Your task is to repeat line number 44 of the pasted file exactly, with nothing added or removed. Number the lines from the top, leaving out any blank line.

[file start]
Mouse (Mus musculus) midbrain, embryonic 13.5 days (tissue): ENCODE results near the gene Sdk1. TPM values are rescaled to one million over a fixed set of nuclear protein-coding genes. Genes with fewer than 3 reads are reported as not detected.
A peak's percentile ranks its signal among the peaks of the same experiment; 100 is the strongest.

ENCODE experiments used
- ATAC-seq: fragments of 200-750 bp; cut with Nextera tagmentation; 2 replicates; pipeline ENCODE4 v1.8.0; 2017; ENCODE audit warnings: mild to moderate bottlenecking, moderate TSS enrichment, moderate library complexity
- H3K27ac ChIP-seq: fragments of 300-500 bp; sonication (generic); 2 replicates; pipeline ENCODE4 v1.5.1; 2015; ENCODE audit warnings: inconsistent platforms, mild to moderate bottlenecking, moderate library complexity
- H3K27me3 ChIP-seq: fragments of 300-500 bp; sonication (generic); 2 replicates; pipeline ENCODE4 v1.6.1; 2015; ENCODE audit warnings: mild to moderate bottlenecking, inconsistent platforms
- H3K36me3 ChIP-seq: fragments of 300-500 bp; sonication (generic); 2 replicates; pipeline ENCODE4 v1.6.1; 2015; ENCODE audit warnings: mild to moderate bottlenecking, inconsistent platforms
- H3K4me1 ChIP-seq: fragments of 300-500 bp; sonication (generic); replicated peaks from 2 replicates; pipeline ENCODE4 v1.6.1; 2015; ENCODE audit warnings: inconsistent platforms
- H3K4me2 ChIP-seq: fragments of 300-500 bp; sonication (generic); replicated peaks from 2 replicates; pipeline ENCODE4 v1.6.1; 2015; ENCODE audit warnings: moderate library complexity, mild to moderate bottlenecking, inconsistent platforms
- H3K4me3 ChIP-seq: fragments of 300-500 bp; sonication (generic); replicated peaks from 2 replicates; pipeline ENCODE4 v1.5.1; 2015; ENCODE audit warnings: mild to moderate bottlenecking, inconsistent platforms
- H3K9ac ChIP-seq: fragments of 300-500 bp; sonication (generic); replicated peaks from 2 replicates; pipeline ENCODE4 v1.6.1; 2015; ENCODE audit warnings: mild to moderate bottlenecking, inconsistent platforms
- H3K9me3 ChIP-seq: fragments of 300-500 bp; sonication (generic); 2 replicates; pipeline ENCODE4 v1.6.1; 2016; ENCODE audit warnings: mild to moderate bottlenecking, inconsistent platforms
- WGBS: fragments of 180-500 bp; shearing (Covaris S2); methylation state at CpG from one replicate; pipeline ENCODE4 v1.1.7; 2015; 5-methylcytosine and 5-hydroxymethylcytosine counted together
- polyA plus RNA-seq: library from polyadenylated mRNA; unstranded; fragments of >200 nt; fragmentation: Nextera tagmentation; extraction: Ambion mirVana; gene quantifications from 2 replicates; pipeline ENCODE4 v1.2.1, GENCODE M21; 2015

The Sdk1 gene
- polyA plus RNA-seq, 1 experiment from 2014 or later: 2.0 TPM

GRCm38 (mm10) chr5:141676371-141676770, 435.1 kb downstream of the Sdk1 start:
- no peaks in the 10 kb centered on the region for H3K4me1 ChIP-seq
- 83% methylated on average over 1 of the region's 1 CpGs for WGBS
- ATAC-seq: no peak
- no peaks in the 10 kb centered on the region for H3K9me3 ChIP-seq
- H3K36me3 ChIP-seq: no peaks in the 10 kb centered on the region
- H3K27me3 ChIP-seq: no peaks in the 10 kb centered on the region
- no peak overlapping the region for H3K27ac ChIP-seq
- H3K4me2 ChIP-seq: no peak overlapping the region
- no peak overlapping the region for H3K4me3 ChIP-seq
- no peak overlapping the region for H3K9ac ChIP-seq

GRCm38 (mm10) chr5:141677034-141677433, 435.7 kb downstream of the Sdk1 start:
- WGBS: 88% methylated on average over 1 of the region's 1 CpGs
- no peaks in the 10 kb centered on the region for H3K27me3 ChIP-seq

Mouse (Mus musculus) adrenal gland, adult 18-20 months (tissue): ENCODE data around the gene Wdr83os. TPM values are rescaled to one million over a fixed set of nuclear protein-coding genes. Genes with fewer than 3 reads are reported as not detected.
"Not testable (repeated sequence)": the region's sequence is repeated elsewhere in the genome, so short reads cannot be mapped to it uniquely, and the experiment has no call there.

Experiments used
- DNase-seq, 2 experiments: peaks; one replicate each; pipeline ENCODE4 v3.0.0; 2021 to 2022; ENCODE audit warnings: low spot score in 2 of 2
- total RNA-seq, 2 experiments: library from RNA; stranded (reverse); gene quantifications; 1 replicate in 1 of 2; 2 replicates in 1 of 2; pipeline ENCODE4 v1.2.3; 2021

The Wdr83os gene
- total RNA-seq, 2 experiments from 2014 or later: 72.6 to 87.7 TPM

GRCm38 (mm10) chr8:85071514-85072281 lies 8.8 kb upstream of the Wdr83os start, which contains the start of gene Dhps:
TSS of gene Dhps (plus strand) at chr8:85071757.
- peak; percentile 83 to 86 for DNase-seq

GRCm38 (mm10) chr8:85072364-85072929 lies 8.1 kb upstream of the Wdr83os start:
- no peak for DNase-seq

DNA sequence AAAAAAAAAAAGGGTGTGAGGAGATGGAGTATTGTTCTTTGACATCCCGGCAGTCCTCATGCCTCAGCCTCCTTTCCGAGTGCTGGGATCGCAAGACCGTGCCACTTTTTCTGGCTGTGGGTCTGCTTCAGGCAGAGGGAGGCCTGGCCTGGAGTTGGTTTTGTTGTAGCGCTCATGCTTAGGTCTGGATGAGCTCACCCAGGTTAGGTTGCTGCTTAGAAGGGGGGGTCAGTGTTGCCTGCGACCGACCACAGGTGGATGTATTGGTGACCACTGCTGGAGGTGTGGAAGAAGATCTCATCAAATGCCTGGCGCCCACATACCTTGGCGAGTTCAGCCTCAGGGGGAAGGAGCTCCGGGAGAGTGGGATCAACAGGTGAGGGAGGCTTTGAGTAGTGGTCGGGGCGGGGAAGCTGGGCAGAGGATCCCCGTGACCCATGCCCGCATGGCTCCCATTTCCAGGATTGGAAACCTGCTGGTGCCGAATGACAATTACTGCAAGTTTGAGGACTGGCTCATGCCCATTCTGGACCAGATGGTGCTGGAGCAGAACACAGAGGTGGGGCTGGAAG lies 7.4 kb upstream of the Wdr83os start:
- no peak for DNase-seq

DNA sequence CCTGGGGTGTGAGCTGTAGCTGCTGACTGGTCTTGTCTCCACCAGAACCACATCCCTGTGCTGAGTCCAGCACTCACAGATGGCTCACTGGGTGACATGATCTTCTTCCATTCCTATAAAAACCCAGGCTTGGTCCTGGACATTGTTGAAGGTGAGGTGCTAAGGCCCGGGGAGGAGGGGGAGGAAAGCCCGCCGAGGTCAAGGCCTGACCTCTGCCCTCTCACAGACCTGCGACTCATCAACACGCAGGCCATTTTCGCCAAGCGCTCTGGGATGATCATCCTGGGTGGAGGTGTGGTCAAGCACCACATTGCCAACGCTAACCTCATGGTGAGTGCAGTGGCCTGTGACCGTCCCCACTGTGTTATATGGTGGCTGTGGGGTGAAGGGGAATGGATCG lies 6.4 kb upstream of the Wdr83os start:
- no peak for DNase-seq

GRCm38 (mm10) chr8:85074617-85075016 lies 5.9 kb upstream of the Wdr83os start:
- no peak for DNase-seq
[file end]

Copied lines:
- no peak for DNase-seq